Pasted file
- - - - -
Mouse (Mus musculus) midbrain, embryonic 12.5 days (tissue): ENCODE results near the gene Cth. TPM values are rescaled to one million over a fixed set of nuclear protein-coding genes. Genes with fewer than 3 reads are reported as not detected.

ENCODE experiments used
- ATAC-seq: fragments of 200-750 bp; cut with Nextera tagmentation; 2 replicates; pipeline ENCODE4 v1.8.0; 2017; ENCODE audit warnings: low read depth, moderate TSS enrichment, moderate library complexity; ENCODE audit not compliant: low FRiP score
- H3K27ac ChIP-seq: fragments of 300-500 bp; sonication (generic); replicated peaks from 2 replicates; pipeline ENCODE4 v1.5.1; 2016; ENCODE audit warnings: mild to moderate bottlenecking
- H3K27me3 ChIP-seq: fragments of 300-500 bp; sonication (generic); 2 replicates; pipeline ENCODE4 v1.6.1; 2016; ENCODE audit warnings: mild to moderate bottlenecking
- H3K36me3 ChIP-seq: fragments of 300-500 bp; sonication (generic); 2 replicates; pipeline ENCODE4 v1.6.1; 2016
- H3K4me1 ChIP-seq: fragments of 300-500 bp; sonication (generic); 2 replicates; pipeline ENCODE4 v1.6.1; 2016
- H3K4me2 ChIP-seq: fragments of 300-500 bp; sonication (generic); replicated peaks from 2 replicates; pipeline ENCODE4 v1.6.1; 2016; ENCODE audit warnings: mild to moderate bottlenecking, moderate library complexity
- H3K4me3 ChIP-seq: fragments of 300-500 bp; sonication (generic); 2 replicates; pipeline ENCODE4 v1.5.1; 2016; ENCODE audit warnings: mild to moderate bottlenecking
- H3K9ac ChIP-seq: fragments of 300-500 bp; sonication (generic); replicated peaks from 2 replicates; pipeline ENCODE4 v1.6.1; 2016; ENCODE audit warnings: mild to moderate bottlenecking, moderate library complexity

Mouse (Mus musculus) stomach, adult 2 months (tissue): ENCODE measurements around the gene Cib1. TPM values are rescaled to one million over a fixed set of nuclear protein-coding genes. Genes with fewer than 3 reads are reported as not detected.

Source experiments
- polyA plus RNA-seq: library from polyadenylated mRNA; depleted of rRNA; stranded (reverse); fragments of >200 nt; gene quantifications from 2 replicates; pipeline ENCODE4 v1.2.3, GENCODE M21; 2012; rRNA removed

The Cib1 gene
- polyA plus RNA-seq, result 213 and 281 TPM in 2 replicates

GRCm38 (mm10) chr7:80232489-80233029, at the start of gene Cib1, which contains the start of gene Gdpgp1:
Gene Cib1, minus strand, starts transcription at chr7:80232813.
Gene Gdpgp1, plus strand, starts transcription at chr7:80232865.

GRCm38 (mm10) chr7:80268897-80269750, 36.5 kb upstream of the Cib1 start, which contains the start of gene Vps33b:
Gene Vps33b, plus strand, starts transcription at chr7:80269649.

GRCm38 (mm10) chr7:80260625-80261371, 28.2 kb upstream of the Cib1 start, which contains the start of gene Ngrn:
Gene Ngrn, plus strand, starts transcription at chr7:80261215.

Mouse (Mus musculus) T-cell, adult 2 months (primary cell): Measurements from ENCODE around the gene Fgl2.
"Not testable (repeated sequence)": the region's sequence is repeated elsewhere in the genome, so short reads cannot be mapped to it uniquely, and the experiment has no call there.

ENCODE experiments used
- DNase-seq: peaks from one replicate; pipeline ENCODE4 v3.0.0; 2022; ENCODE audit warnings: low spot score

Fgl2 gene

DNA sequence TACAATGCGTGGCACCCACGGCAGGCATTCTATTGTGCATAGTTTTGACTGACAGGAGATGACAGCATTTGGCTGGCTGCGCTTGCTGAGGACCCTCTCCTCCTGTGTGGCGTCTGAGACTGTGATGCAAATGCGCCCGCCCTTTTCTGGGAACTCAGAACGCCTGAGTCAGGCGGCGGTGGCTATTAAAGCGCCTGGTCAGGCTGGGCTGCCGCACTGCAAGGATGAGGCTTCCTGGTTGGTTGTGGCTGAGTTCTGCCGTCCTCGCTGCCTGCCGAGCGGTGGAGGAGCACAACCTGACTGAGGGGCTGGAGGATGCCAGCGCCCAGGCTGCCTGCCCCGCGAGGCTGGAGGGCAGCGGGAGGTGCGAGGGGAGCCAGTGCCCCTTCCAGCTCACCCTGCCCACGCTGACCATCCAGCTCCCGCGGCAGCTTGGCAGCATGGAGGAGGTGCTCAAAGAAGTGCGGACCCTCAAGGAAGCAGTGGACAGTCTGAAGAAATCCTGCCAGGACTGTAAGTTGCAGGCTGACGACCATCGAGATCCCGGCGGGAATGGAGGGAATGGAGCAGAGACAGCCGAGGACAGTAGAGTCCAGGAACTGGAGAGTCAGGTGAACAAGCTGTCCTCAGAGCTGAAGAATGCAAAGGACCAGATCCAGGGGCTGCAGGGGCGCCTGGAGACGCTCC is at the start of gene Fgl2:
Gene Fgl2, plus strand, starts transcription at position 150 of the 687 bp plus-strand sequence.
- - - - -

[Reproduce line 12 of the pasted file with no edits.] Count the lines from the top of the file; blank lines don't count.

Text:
Source experiments